Posted by Bruce Kletsky on 08.16.19
In 2016, the IRS issued final regulations providing rules for taxpayers who develop their own internal use software and want to claim the R&D (research and development) tax credit. For many years, there has been little tax guidance as to whether internal use software (IUS) is eligible for the research tax credit. In fact, the original rules dated back to the pre-internet era. Internal use software generally refers to software that has been acquired, internally developed or modified exclusively to meet a business’ internal needs. These regulations help clear up the confusion that has long reigned over what is truly considered internal use software development, as opposed to software developed with the intent to sell, lease or license it.
R&D Tax Credit
The R&D Tax Credit is a federal tax incentive designed to promote businesses that incur costs for technical work within the United States. The incentive allows businesses of all sizes, not just major corporations, to receive a tax credit for qualified expenses incurred for research and development. Introduced in 1981 to create jobs and spur technology in the United States, the R&D tax credit has been modified over the years to apply to a host of businesses in industries including manufacturing, construction, engineering and software development. In 2015, the R&D tax credit was made permanent by the U.S. Congress and is now a dollar-for-dollar benefit against tax that qualified American companies can depend on. Eligible costs include employee wages, cost of supplies, cost of testing and contract research expenses. Given the high amount of R&D work required designing and developing software, companies involved in technology and software development are generally some of the better candidates for claiming the credit, with many of their everyday projects tying directly to eligibility.
In its final rules, the IRS adopted proposed regulations that confirm that software developed for the entity’s internal use for the purpose of general and administrative functions is limited to:
The adopted regulations allow a taxpayer to meet a high threshold of innovation test that allows otherwise excluded internal use software development to be considered qualified research. Internal use software needs to pass an innovation test. The determination of whether these standards are met will vary for each taxpayer.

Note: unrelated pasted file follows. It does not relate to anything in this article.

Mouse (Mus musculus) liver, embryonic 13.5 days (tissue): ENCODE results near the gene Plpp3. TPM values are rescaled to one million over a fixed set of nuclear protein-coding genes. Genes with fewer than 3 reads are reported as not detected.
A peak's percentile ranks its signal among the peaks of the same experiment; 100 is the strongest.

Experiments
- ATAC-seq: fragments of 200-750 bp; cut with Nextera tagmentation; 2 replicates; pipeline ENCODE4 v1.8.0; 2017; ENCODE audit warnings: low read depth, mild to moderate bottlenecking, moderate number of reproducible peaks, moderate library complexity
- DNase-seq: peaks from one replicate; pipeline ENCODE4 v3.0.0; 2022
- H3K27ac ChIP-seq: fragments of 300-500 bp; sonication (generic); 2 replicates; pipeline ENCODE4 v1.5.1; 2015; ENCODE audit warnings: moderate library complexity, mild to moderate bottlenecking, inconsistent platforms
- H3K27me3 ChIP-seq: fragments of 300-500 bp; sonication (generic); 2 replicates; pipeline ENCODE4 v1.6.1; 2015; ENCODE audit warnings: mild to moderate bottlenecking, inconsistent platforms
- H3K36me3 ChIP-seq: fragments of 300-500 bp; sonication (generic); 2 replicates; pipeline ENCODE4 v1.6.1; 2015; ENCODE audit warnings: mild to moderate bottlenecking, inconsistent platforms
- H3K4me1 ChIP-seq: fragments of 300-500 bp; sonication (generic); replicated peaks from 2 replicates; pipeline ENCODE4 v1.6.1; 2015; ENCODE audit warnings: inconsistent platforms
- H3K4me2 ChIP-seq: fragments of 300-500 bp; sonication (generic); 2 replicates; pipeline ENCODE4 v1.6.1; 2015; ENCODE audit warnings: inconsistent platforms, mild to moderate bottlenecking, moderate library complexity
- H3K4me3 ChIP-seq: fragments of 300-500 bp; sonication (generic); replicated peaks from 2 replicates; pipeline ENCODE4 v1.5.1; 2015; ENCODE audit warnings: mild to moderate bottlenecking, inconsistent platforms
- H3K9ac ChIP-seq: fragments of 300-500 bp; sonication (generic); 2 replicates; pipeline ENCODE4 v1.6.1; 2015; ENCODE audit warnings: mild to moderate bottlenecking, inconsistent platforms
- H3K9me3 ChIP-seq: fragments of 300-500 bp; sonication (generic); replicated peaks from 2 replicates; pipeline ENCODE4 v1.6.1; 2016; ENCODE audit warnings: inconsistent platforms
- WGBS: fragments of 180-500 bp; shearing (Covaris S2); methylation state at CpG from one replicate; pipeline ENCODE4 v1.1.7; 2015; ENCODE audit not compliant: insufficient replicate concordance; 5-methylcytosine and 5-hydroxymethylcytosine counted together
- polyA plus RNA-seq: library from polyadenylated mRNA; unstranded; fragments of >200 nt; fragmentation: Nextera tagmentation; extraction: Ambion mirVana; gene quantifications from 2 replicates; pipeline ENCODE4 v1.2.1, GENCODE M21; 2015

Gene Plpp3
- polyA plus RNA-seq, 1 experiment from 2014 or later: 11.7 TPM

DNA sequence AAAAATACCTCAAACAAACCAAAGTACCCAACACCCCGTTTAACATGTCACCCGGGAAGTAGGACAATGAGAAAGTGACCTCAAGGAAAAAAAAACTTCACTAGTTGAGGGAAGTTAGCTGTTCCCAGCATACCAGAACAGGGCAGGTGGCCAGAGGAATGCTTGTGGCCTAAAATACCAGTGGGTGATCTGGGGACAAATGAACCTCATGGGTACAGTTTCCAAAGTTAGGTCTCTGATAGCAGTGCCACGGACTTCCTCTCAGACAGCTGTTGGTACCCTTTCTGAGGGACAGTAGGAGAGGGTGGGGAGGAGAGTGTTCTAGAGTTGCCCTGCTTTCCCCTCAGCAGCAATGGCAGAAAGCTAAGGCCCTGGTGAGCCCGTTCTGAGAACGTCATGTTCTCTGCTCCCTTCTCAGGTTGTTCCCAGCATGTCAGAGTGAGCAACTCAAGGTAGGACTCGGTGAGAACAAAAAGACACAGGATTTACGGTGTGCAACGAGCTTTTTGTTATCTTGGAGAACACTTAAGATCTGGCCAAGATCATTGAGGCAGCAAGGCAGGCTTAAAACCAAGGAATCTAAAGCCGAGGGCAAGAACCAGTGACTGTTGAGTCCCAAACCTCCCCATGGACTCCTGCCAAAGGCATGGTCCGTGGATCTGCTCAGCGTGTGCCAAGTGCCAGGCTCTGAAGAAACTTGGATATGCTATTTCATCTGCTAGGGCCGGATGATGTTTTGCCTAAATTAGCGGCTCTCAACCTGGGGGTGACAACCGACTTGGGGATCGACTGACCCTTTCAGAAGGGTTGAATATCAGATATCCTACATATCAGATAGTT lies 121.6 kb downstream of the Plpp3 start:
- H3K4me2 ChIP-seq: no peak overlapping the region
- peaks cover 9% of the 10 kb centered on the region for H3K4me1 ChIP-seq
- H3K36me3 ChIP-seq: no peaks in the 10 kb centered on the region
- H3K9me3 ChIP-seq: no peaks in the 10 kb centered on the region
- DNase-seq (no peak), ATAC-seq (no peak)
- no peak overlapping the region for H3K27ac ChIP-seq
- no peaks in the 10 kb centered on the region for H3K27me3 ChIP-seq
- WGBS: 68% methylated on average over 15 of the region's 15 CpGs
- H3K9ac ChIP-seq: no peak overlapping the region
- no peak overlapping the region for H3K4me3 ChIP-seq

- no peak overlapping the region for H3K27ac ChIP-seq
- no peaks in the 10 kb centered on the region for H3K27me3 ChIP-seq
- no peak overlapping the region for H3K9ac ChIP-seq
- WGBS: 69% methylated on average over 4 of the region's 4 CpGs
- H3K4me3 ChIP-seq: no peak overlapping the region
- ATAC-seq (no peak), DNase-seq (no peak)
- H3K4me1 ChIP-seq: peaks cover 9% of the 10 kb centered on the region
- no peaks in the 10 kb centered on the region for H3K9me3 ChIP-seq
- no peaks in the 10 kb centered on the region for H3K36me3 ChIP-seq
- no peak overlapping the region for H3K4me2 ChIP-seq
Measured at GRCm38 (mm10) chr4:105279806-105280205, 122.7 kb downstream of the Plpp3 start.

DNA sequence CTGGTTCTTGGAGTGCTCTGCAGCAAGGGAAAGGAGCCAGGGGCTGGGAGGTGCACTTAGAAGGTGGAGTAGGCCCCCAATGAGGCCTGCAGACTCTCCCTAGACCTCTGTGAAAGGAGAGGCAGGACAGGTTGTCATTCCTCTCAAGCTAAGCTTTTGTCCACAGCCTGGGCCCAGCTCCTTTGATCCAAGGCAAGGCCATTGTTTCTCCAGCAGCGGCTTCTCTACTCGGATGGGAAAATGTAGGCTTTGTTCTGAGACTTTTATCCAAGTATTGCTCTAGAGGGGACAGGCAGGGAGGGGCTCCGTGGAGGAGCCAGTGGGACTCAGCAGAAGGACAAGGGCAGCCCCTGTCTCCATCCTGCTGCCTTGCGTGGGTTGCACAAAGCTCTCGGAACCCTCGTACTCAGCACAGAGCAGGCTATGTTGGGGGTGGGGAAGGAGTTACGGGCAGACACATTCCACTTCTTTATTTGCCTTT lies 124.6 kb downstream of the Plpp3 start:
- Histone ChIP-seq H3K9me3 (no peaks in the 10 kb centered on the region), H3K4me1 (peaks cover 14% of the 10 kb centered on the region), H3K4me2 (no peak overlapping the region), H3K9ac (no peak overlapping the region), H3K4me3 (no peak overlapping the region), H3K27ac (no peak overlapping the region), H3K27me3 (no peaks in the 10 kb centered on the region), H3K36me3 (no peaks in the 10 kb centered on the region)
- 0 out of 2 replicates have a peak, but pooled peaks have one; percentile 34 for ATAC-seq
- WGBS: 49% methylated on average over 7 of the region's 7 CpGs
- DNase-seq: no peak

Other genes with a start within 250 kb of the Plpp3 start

The Innovation test:
It should also be noted that companies that develop software for other companies can still qualify for the R&D tax credit. The original rules were written before the internet, so some businesses are developing software that doesn’t fall under the sale, lease or license exclusion, yet it is also not considered general administrative software. The IRS provided a safe harbor for third party facing software that customers can access online to transact business with a company, such as viewing records or data.
Thanks to these updated regulations, non-traditional software companies that are investing time and efforts into the development of internal use software to build and streamline their business functions, can expect to receive a substantial boost in their ability to claim R&D based tax incentives.
To learn more about whether your industry and company activities meet the R&D four-part test, request our free assessment today.
Tax Point Advisors provides R&D tax credit study services and other specialty tax services to CPA firms and their clients throughout the U.S. To learn more about R&D tax credits from the experts at Tax Point Advisors, please call us at (800) 260-4138 or please leave us a message below.